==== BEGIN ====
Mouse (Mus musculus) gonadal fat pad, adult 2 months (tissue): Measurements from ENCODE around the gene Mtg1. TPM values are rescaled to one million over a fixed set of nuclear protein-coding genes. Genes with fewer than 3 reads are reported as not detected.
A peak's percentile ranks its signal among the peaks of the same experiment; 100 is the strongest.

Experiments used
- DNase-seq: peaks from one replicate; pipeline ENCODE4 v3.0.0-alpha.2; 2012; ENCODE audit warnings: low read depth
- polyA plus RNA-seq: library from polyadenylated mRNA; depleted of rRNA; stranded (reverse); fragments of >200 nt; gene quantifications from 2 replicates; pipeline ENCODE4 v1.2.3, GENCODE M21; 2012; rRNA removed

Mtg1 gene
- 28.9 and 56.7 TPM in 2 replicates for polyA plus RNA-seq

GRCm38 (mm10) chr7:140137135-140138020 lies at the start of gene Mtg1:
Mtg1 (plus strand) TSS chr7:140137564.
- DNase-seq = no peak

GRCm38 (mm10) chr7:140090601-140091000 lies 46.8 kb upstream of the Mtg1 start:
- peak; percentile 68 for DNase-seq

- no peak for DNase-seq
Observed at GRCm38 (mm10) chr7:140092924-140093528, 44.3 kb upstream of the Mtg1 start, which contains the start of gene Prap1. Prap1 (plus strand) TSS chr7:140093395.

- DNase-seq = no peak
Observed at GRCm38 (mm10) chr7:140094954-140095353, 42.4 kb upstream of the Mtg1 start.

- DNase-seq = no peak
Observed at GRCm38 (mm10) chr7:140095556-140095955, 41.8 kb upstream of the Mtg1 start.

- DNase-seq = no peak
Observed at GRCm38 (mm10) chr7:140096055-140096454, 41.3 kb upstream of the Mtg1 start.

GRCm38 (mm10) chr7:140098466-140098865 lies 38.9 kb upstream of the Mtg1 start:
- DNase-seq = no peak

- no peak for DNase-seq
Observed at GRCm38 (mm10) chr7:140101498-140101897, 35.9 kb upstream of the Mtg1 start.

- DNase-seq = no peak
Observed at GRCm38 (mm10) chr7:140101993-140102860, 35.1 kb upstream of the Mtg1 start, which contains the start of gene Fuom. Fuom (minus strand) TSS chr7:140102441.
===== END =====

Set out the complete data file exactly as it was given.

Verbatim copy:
Mouse (Mus musculus) gonadal fat pad, adult 2 months (tissue): Measurements from ENCODE around the gene Mtg1. TPM values are rescaled to one million over a fixed set of nuclear protein-coding genes. Genes with fewer than 3 reads are reported as not detected.
A peak's percentile ranks its signal among the peaks of the same experiment; 100 is the strongest.

Experiments used
- DNase-seq: peaks from one replicate; pipeline ENCODE4 v3.0.0-alpha.2; 2012; ENCODE audit warnings: low read depth
- polyA plus RNA-seq: library from polyadenylated mRNA; depleted of rRNA; stranded (reverse); fragments of >200 nt; gene quantifications from 2 replicates; pipeline ENCODE4 v1.2.3, GENCODE M21; 2012; rRNA removed

Mtg1 gene
- 28.9 and 56.7 TPM in 2 replicates for polyA plus RNA-seq

GRCm38 (mm10) chr7:140137135-140138020 lies at the start of gene Mtg1:
Mtg1 (plus strand) TSS chr7:140137564.
- DNase-seq = no peak

GRCm38 (mm10) chr7:140090601-140091000 lies 46.8 kb upstream of the Mtg1 start:
- peak; percentile 68 for DNase-seq

- no peak for DNase-seq
Observed at GRCm38 (mm10) chr7:140092924-140093528, 44.3 kb upstream of the Mtg1 start, which contains the start of gene Prap1. Prap1 (plus strand) TSS chr7:140093395.

- DNase-seq = no peak
Observed at GRCm38 (mm10) chr7:140094954-140095353, 42.4 kb upstream of the Mtg1 start.

- DNase-seq = no peak
Observed at GRCm38 (mm10) chr7:140095556-140095955, 41.8 kb upstream of the Mtg1 start.

- DNase-seq = no peak
Observed at GRCm38 (mm10) chr7:140096055-140096454, 41.3 kb upstream of the Mtg1 start.

GRCm38 (mm10) chr7:140098466-140098865 lies 38.9 kb upstream of the Mtg1 start:
- DNase-seq = no peak

- no peak for DNase-seq
Observed at GRCm38 (mm10) chr7:140101498-140101897, 35.9 kb upstream of the Mtg1 start.

- DNase-seq = no peak
Observed at GRCm38 (mm10) chr7:140101993-140102860, 35.1 kb upstream of the Mtg1 start, which contains the start of gene Fuom. Fuom (minus strand) TSS chr7:140102441.